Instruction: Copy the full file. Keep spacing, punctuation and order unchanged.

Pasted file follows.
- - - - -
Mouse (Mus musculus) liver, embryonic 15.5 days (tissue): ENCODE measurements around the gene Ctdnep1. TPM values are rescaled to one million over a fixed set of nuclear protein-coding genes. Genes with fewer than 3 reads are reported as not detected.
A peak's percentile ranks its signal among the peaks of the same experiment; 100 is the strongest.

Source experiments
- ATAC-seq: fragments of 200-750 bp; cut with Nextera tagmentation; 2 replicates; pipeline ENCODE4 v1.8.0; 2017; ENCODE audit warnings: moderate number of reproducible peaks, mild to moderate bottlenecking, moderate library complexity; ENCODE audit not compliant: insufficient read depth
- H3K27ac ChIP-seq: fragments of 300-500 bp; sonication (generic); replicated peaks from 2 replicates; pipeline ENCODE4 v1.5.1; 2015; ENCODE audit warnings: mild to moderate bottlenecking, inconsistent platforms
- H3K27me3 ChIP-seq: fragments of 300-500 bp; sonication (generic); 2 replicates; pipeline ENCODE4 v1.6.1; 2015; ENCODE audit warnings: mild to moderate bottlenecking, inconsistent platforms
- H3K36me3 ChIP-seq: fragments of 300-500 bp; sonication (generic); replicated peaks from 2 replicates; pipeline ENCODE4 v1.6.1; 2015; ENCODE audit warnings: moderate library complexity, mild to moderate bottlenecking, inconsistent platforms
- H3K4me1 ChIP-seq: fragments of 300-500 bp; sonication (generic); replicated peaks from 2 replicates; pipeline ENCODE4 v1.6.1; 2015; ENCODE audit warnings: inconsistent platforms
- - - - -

Mouse (Mus musculus) liver, embryonic 15.5 days (tissue): ENCODE measurements around the gene Ctdnep1. TPM values are rescaled to one million over a fixed set of nuclear protein-coding genes. Genes with fewer than 3 reads are reported as not detected.
A peak's percentile ranks its signal among the peaks of the same experiment; 100 is the strongest.

Source experiments
- ATAC-seq: fragments of 200-750 bp; cut with Nextera tagmentation; 2 replicates; pipeline ENCODE4 v1.8.0; 2017; ENCODE audit warnings: moderate number of reproducible peaks, mild to moderate bottlenecking, moderate library complexity; ENCODE audit not compliant: insufficient read depth
- H3K27ac ChIP-seq: fragments of 300-500 bp; sonication (generic); replicated peaks from 2 replicates; pipeline ENCODE4 v1.5.1; 2015; ENCODE audit warnings: mild to moderate bottlenecking, inconsistent platforms
- H3K27me3 ChIP-seq: fragments of 300-500 bp; sonication (generic); 2 replicates; pipeline ENCODE4 v1.6.1; 2015; ENCODE audit warnings: mild to moderate bottlenecking, inconsistent platforms
- H3K36me3 ChIP-seq: fragments of 300-500 bp; sonication (generic); replicated peaks from 2 replicates; pipeline ENCODE4 v1.6.1; 2015; ENCODE audit warnings: moderate library complexity, mild to moderate bottlenecking, inconsistent platforms
- H3K4me1 ChIP-seq: fragments of 300-500 bp; sonication (generic); replicated peaks from 2 replicates; pipeline ENCODE4 v1.6.1; 2015; ENCODE audit warnings: inconsistent platforms